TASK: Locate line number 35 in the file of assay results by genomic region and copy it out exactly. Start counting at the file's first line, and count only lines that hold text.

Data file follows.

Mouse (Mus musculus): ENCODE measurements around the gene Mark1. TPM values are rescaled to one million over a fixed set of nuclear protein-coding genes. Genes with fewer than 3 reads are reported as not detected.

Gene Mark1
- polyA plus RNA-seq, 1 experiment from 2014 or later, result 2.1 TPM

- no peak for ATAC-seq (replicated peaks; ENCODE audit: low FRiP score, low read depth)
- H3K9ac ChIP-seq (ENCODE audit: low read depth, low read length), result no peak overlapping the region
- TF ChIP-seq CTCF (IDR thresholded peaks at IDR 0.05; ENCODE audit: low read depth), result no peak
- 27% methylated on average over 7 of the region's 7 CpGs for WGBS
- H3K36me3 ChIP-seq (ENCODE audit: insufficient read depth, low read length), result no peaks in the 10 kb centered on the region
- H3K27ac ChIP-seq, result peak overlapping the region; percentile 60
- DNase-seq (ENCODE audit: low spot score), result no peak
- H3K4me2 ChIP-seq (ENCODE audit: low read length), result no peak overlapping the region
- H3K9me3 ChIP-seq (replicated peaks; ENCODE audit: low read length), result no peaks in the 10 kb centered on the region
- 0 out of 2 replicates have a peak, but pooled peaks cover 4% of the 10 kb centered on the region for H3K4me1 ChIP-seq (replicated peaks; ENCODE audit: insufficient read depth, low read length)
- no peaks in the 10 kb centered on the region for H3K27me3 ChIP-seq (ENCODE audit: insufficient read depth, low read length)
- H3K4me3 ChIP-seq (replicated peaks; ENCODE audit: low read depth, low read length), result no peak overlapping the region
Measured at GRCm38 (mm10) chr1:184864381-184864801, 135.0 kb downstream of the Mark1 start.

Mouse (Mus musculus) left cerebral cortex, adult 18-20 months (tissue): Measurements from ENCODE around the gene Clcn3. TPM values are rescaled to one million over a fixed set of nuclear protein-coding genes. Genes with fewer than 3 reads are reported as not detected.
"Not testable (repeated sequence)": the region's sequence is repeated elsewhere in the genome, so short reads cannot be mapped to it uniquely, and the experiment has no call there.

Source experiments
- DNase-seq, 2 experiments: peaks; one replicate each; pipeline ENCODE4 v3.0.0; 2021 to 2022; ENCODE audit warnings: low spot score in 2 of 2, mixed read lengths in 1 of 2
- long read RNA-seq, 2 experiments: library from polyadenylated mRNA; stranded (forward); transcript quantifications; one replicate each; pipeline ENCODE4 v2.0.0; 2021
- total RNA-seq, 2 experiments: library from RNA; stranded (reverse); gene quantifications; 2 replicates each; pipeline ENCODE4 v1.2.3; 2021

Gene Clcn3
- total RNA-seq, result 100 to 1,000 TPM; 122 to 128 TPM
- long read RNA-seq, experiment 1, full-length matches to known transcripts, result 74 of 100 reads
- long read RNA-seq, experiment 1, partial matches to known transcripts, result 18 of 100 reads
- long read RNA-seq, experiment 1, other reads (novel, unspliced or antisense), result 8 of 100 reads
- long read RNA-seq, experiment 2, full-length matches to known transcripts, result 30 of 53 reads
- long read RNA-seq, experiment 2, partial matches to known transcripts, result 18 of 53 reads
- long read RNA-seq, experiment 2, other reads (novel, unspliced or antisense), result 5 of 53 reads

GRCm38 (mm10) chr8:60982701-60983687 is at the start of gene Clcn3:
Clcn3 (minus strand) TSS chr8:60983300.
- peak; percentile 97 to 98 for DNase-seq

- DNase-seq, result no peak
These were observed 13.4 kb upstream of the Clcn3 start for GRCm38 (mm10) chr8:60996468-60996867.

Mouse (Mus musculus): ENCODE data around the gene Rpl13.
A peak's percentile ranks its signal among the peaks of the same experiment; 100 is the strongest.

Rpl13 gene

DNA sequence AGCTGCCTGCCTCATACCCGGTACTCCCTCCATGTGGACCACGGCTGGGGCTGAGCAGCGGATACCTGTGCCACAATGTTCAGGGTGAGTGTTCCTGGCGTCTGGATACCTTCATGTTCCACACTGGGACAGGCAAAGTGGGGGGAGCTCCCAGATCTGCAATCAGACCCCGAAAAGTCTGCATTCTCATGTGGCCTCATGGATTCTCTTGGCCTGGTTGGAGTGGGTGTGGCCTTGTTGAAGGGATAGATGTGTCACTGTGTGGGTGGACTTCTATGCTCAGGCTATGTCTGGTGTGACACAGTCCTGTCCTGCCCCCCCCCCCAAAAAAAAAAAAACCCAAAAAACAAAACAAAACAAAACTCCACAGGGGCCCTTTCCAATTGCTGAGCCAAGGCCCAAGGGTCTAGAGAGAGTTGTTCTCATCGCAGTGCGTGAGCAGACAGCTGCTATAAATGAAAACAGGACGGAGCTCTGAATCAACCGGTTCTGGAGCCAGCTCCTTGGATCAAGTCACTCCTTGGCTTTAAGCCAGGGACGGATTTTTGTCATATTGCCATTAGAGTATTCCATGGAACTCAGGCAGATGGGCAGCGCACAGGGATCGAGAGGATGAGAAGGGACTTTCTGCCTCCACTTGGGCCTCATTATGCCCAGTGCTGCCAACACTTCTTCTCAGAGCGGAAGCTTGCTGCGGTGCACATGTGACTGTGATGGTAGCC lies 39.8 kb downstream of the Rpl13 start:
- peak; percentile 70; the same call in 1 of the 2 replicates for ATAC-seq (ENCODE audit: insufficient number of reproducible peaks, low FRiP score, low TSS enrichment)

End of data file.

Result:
These were observed 13.4 kb upstream of the Clcn3 start for GRCm38 (mm10) chr8:60996468-60996867.